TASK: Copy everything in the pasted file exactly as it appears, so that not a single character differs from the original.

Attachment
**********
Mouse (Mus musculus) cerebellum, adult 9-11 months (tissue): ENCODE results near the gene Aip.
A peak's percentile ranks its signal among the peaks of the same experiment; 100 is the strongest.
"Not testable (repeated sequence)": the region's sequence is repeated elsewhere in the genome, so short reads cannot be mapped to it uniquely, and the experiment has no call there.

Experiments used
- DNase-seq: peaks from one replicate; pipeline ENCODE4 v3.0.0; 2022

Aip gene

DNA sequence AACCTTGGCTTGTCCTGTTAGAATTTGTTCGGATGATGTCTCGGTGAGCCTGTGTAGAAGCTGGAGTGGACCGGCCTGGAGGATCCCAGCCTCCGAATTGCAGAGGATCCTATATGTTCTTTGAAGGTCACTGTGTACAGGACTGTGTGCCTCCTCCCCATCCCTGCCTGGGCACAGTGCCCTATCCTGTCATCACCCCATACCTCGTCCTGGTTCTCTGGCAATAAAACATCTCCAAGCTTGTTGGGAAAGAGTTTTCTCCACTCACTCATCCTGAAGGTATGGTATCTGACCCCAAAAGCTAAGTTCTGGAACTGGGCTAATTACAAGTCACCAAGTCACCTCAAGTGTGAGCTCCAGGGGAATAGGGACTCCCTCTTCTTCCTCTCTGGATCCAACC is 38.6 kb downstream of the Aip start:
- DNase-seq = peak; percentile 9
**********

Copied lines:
Mouse (Mus musculus) cerebellum, adult 9-11 months (tissue): ENCODE results near the gene Aip.
A peak's percentile ranks its signal among the peaks of the same experiment; 100 is the strongest.
"Not testable (repeated sequence)": the region's sequence is repeated elsewhere in the genome, so short reads cannot be mapped to it uniquely, and the experiment has no call there.

Experiments used
- DNase-seq: peaks from one replicate; pipeline ENCODE4 v3.0.0; 2022

Aip gene

DNA sequence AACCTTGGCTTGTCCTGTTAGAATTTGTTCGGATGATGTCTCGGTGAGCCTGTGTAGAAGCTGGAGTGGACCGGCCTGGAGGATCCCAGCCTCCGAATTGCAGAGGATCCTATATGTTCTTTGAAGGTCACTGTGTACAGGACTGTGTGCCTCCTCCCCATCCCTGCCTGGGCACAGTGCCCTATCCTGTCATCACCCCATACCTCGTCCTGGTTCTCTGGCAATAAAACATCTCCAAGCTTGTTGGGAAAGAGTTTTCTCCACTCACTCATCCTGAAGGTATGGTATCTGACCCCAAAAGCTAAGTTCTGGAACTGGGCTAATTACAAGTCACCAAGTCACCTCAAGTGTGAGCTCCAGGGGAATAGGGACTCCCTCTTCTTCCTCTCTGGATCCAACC is 38.6 kb downstream of the Aip start:
- DNase-seq = peak; percentile 9